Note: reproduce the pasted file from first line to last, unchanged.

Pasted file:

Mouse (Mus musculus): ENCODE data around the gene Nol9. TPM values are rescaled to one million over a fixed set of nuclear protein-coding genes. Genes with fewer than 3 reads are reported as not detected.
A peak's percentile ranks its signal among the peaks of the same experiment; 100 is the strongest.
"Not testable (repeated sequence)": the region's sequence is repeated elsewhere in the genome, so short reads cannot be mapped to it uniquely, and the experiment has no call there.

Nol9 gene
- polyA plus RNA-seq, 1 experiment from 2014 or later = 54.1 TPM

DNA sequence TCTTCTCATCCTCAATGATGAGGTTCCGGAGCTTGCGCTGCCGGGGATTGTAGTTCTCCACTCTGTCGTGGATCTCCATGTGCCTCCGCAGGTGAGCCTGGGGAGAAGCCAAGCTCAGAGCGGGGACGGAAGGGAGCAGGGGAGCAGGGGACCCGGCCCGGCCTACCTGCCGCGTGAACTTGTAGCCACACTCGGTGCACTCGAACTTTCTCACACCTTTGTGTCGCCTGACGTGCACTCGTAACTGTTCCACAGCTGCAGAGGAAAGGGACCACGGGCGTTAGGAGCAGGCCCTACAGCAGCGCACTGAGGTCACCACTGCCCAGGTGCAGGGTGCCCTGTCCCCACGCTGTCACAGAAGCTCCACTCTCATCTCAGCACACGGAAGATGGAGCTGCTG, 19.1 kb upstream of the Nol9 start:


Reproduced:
Mouse (Mus musculus): ENCODE data around the gene Nol9. TPM values are rescaled to one million over a fixed set of nuclear protein-coding genes. Genes with fewer than 3 reads are reported as not detected.
A peak's percentile ranks its signal among the peaks of the same experiment; 100 is the strongest.
"Not testable (repeated sequence)": the region's sequence is repeated elsewhere in the genome, so short reads cannot be mapped to it uniquely, and the experiment has no call there.

Nol9 gene
- polyA plus RNA-seq, 1 experiment from 2014 or later = 54.1 TPM

DNA sequence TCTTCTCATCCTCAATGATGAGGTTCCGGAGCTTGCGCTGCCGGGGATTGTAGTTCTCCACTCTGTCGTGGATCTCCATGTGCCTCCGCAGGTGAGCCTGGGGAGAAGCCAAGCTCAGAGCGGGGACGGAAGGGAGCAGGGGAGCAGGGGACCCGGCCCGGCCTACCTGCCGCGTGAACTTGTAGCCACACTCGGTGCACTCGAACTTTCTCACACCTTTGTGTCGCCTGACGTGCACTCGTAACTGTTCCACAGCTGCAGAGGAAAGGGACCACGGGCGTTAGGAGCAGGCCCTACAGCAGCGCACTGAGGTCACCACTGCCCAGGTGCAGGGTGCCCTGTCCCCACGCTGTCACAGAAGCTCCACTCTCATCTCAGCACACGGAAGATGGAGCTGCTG, 19.1 kb upstream of the Nol9 start: